In this article we will discuss:
- Not keeping their eye on the ball drove these companies to become obsolete
- How web data could have helped these companies to thrive
- Leveraging the next black swan window of opportunity
Not keeping their eye on the ball drove these companies to become obsolete
Here are two examples of companies that were disrupted:
Kodak is the classic example of a company that had a massive market share in the camera industry and pulled in the lion’s share of its revenue from film sales. But the digital camera completely changed the market, making their revenue model obsolete.
Blockbuster is another example of a company that was caught completely off guard by current consumer demand and competitor activity. Blockbuster was huge in the US in the 90s and early 2000s – families would go to stores and rent a stack of DVDs for the weekend. But then Netflix entered the market, offering to mail movies to customers and ultimately cornering the entertainment-on-demand segment. By 2010, Blockbuster could no longer compete, being forced into full-blown bankruptcy proceedings.
Here is one example of a company that acted as a major disruptor:
Amazon has totally remade retail in its own image. It began by selling books that were better priced, easier to find, and shipped directly to consumers. It has since branched out to almost every product category imaginable, not only selling items but also serving as a platform for third-party vendors.
Amazon’s share of eCommerce Gross Merchandise Volume in the United States from 2016 to 2021
It is hard to quantify ‘retail’ as a whole, and using a 50% blanket statistic would not be correct in proper financial analysis terms. But many industries, including books, homeware, and phone accessories (among others), would concede to losing close to half of their sales volume to the digital retail powerhouse.
How web data could have helped these companies to thrive
When looking at companies like Kodak and Blockbuster, as well as retail department stores thrown off balance by Amazon, they all have one thing in common:
Consumer and competitor web data collection in real-time in order to make strategic decisions would have enabled them to adapt, pivot, and thrive in a dynamic market environment.
- Had Kodak identified that consumer sentiment was shifting away from cameras with disposable film, while interest was simultaneously peaking in digital cameras, they could have rolled out a new product line in time.
- Had Blockbuster been taking its industry’ pulse regularly, identifying new business models with high subscription rates, coupled with strong consumer interest/engagement, they could have digitized their video selection and potentially have become one of the biggest on-demand streaming services currently in operation.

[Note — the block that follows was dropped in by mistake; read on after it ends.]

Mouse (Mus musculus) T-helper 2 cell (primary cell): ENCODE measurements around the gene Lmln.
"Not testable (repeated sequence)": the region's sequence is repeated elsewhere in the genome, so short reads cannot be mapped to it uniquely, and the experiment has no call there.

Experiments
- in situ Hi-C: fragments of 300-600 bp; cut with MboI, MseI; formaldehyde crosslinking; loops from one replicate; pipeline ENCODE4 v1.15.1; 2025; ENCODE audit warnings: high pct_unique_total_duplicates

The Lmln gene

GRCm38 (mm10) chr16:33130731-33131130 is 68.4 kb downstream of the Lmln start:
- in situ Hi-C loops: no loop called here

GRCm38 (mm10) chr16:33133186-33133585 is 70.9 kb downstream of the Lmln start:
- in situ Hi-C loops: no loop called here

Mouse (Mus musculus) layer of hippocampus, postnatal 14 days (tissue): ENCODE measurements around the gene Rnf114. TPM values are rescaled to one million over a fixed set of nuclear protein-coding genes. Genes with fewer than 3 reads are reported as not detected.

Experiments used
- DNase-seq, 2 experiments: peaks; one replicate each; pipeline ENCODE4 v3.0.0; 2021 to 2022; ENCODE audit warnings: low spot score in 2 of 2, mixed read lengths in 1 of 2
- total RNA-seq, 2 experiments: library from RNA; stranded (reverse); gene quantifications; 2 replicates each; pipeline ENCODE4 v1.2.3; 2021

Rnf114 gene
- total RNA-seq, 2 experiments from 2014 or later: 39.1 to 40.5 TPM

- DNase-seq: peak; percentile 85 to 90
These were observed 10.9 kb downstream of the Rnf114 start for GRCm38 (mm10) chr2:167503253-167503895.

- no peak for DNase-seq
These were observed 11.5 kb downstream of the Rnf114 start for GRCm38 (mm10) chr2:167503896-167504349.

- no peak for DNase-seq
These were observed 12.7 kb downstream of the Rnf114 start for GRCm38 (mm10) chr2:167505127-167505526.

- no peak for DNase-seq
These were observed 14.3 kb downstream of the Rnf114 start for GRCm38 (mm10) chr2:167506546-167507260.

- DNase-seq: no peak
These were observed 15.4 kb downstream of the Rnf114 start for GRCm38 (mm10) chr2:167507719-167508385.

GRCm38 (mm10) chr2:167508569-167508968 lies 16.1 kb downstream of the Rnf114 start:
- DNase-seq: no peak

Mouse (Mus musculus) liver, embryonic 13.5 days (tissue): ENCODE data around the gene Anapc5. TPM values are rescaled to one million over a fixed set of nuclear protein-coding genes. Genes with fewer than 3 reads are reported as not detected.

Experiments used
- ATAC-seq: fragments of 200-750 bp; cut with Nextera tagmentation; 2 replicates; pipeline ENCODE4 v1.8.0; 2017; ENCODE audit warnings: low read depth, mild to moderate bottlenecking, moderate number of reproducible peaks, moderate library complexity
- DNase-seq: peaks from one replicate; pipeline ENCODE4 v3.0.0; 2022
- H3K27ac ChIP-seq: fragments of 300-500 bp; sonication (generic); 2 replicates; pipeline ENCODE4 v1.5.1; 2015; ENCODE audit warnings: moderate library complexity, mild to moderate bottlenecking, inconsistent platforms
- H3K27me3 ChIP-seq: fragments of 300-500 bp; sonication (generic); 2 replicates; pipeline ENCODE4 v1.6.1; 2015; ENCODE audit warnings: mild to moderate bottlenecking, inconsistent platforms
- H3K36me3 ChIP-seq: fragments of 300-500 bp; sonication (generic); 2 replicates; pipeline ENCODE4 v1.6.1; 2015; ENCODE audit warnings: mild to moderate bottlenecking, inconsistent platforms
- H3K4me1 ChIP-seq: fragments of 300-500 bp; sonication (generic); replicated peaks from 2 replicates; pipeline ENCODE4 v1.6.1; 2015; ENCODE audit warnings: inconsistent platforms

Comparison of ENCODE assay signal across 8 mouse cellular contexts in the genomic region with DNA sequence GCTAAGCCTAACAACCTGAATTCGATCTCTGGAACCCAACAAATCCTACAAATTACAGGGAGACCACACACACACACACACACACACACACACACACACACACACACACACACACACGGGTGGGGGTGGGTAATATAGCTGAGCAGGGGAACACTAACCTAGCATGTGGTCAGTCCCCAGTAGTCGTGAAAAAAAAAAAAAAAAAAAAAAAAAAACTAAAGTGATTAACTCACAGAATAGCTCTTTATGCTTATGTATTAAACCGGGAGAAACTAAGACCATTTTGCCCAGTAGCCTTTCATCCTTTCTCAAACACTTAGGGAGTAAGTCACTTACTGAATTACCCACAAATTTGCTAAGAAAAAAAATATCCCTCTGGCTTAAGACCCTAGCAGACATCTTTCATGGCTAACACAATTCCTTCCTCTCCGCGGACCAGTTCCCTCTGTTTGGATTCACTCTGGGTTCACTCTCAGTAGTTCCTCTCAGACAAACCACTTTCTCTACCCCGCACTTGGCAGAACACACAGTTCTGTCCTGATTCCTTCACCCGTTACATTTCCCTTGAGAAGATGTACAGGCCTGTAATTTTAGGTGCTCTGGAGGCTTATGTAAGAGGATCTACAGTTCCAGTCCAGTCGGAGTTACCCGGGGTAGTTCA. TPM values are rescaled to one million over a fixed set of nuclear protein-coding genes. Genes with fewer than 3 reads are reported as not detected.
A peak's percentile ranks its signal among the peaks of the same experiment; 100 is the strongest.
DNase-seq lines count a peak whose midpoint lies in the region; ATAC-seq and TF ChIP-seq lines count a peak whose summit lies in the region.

- Had big retail chains taken notice of the Amazon model, noting a thirst for quick delivery, transparency, easy vendor comparison, as well as a peer-review-based shopping experience, they could have opened their own online marketplaces.
They may have realized that their bricks & mortar locations actually gave them an advantage to create an online-offline model that would enable consumers to shop how and where they wanted. Amazon in recent years is just getting around to opening physical locations after cornering the internet space. In 2020 J.C. Penney, Neiman Marcus, Tuesday Morning, Brooks Brothers, Aldo, GNC, and True Religion along with tens of other retail outlets filed for bankruptcy both in the US, and globally over the course of 2020. The ‘COVID-19 pandemic’ was cited as the ‘cause of death’ but really their inability to understand what consumers wanted (digital access), and what competitors were doing (quick delivery, free returns, dynamic pricing) was what really caused them to go under. Proof of this is that big eCom marketplaces only expanded as the waves of pandemic came, and went like the tides of the ocean.
Leveraging the next black swan window of opportunity
I speak to many business people. The successful ones are stuck in the past, lamenting over missed opportunities. The successful ones look at those same missed opportunities as a learning experience for the next unforeseen event. These are what we call black swans, COVID was one, Amazon was another, the subprime “crisis” in 2008, 9/11, the Afghanistan war, etc.
When a company utilizes web data, they are never “taken by surprise.” They have a real-time snapshot of what is going on:
- Where are consumers spending money?
- How are competitors addressing new challenges?
- Which new services and goods have become the new necessity (think PCR tests, and face masks)?
Better to disrupt than be disrupted.